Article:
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USAF secretary Kendall plans to ride in AI-operated F-16 for a Sneak Peek on CCA Technology

April 12, 2024 (by Lieven Dewitte) - The US Air Force is rapidly scaling up its plans to automate some of its fleet, and the US Air Force secretary says he's planning to fly in one of the autonomously piloted F-16s this spring.

The Variable In-flight Simulator Aircraft (VISTA) flies in the skies over Edwards AFB, shortly after receiving its new paint scheme in early 2019. The aircraft was resdesignated from NF-16D to the X-62A on June 14th, 2021. [USAF photo by Christian Turner]

Last week the USAF delivered the first three of six F-16s to Eglin Air Force Base, for conversion to full AI control as part of the Viper Experimentation and Next-gen Operations Model (VENOM) autonomous flight testbed program. Once transformed, the F-16s will still have pilots in the cockpit to engage in real-time autonomy, retaining control over specific algorithms during test flights.

Speaking on Tuesday at a defense meeting of the US Senate Appropriations Committee, Air Force Secretary Frank Kendall reported the program was making strong progress and said that he will take a backseat ride in one of the aircraft – with some backup, of course.

"I'm going to take a ride in an autonomously flown F-16 later this year," Kendall stated. "There will be a pilot with me who will just be watching, as I will be, as the autonomous technology works, and hopefully, neither he nor I will be needed to fly the airplane."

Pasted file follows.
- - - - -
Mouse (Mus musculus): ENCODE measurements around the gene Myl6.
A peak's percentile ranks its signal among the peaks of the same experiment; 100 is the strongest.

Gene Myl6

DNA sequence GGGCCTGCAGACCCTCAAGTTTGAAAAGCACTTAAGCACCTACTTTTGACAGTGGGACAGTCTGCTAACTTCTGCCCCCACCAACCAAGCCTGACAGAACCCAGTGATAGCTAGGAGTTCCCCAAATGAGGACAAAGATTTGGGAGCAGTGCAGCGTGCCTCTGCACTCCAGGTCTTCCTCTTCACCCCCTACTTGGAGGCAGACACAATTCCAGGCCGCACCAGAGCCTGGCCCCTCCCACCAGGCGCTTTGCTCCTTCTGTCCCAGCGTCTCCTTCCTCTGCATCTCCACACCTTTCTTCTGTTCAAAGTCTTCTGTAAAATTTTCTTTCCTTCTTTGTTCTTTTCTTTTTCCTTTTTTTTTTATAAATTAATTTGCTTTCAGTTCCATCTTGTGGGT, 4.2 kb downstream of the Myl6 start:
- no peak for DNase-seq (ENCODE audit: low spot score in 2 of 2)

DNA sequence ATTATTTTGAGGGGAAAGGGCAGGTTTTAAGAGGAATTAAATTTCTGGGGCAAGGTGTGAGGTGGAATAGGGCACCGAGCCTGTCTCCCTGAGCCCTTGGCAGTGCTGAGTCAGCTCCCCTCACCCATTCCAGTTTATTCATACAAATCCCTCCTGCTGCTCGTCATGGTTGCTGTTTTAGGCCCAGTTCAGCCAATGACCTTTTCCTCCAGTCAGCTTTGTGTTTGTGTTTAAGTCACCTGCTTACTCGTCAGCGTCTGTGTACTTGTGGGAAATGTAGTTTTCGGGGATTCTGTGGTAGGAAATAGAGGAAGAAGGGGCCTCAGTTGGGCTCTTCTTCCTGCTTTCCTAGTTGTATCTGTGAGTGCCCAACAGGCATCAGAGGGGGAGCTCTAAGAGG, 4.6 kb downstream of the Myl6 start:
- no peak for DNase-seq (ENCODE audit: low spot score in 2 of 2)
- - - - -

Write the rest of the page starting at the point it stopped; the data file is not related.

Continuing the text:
The research arm of the military, DARPA, has worked on this for over five years.

To be clear, the upcoming conflict involving the US will not feature autonomous F-16s. The aircraft solely serve as a testbed for software development aimed at future drones. That the software is quite advanced has already been demonstrated four years ago, when an AI model outperformed Air Force pilots in an F-16 flight simulator with a score of 5-0.

"It's important to understand the 'human-on-the-loop' aspect of this type of testing, meaning that a pilot will be involved in the autonomy in real time and maintain the ability to start and stop specific algorithms," explained lieutenant colonel Joe Gagnon, commander of the 85th Test and Evaluation Squadron. "There will never be a time where the VENOM aircraft will solely 'fly by itself' without a human component."

The end goal is what the Air Force calls the Collaborative Combat Aircraft (CCA), a project which is part of a $6 billion program that will add at least 1,000 new drones to the Air Force. The drones will be designed to deploy alongside human-piloted jets and provide cover for them, acting as escorts with full weapons capabilities, or act as scouts or even communications hubs.